The pace of house price growth fell to the weakest levels since August 2013 at the end of last year, according to the Royal Institution of Chartered Surveyors (Rics).
Figures revealed today show huge variations across the country, with Northern Ireland, Scotland and the North West of England seeing the strongest growth in property values.
London was the only region where more surveyors reported prices falling than rising.
Meanwhile, Rics number of new house hunters entering the market has been falling for six months in a row.
In Yorkshire, the figure increased by 13 per cent last December, reflecting a national the broader weaker trend in new buyer demand taking hold across the UK.
John Haigh, of Lister Haigh’s Land and Estate Agents in North Yorkshire, said: “The market is still little affected by new market housing for sale as building of new homes is still patchy.”
December also saw mortgage approvals fall to their lowest in 18 months in the region.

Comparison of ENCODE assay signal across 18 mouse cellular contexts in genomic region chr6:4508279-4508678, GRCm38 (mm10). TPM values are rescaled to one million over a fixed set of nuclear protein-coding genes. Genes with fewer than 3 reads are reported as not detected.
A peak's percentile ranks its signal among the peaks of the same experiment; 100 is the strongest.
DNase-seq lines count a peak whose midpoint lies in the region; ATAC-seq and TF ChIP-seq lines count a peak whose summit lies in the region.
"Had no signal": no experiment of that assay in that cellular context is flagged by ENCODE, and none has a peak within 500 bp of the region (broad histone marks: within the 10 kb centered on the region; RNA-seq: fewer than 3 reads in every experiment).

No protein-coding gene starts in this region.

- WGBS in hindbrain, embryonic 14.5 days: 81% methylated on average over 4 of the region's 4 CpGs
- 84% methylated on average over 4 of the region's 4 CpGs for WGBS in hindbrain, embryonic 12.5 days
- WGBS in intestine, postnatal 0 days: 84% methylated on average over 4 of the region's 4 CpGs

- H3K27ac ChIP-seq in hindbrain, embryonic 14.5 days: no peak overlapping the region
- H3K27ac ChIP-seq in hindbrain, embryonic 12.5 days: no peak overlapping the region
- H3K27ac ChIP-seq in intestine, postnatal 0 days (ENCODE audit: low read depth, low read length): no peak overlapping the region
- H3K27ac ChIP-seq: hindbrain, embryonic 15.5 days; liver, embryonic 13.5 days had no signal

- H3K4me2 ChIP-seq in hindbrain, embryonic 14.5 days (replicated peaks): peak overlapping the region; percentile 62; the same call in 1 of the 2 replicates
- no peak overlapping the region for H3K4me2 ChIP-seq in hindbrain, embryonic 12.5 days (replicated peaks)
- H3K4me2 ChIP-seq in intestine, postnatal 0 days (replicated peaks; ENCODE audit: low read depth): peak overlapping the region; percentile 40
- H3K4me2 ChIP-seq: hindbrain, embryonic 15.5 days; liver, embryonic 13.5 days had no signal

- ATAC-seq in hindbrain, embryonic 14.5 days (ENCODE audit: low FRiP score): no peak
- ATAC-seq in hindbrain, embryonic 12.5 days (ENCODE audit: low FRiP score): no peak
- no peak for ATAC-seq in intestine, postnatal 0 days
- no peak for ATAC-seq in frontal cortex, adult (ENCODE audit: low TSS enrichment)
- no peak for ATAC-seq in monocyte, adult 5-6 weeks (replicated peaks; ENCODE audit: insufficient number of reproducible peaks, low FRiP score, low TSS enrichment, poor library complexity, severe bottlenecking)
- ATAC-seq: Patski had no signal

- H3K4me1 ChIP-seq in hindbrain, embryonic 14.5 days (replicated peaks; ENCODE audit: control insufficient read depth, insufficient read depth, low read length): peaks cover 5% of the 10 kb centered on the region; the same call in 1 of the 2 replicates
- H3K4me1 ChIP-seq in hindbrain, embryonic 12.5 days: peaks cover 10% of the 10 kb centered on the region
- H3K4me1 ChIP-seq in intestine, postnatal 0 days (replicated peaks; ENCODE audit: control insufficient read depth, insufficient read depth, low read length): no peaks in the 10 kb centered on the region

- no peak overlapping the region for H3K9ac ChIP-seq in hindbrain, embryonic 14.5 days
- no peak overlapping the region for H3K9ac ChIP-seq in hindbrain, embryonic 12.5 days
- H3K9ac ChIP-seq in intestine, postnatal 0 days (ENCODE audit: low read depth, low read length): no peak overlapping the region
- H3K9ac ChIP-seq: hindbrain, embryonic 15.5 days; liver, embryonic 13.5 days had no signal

A shortage of affordable housing has been blamed for offering little choice to those looking to get on to the property ladder.
Rics said it seems “implausible” that property prices are set to show much of a dip, but if demand from potential buyers starts to pick up from its current sluggish levels, the increased competition for the few properties on the market that this causes could rapidly result in an upswing in property prices.
Stamp duty reforms are also expected to boost house sales and prices by two to five per cent over the next 12 months, but experts warn that first-time buyers are still facing a huge struggle.
Simon Rubinsohn, Rics’ chief economist, said: “There remain significant challenges, particularly for first-time buyers.”